Loss of park7 activity has differential effects on expression of iron responsive element (IRE) gene sets in the brain transcriptome in a zebrafish model of Parkinson’s disease

Hui Yung Chin, Michael Lardelli, Lyndsey Collins-Praino, Karissa Barthelson

Research output: Contribution to journalArticlepeer-review

4 Citations (Scopus)
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Abstract

Mutation of the gene PARK7 (DJ1) causes monogenic autosomal recessive Parkinson’s disease (PD) in humans. Subsequent alterations of PARK7 protein function lead to mitochondrial dysfunction, a major element in PD pathology. Homozygous mutants for the PARK7-orthologous genes in zebrafish, park7, show changes to gene expression in the oxidative phosphorylation pathway, supporting that disruption of energy production is a key feature of neurodegeneration in PD. Iron is critical for normal mitochondrial function, and we have previously used bioinformatic analysis of IRE-bearing transcripts in brain transcriptomes to find evidence supporting the existence of iron dyshomeostasis in Alzheimer’s disease. Here, we analysed IRE-bearing transcripts in the transcriptome data from homozygous park7−/− mutant zebrafish brains. We found that the set of genes with “high quality” IREs in their 5′ untranslated regions (UTRs, the HQ5′IRE gene set) was significantly altered in these 4-month-old park7−/− brains. However, sets of genes with IREs in their 3′ UTRs appeared unaffected. The effects on HQ5′IRE genes are possibly driven by iron dyshomeostasis and/or oxidative stress, but illuminate the existence of currently unknown mechanisms with differential overall effects on 5′ and 3′ IREs.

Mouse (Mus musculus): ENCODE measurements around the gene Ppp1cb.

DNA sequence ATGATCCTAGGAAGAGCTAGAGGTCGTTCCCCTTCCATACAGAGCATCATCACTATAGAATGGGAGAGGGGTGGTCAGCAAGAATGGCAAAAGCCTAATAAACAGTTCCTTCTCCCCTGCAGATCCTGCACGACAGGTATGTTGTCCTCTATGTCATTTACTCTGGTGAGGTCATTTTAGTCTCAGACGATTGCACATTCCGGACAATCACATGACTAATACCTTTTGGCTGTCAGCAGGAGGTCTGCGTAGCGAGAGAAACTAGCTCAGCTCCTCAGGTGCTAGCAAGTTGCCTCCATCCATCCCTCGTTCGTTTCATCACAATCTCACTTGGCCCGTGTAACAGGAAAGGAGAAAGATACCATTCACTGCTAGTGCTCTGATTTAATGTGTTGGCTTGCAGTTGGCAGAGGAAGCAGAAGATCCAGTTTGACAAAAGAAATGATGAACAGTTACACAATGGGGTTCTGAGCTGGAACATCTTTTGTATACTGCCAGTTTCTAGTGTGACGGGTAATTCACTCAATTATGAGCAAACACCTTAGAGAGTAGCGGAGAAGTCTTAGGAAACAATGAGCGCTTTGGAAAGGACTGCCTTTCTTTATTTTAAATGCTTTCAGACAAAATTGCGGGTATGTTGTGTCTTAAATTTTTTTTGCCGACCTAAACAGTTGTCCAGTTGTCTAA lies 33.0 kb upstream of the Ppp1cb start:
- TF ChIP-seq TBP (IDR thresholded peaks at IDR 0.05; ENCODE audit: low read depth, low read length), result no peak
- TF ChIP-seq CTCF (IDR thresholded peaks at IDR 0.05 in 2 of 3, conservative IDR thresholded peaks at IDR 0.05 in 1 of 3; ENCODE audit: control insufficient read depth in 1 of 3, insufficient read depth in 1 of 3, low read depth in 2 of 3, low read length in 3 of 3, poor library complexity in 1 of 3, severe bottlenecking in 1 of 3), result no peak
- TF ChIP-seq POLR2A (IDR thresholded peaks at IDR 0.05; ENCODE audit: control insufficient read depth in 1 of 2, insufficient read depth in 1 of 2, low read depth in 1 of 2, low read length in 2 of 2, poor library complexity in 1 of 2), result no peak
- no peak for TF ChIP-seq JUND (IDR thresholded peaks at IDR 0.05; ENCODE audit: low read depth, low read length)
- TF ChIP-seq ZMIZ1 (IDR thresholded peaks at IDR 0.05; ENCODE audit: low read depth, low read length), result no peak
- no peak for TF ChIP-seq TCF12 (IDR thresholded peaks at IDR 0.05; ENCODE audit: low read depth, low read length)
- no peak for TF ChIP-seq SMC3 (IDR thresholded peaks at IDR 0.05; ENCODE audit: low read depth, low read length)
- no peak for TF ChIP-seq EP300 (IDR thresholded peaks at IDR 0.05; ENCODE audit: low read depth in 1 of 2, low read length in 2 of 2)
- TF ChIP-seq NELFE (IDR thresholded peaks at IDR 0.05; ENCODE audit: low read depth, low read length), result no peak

Original languageEnglish
Article number83
Number of pages4
JournalMolecular Brain
Volume14
DOIs
Publication statusPublished - 24 May 2021
Externally publishedYes

Keywords

  • DJ-1
  • Enrichment analysis
  • Iron dyshomeostasis
  • PARK7
  • Parkinson disease
  • RNA-seq
  • Zebrafish

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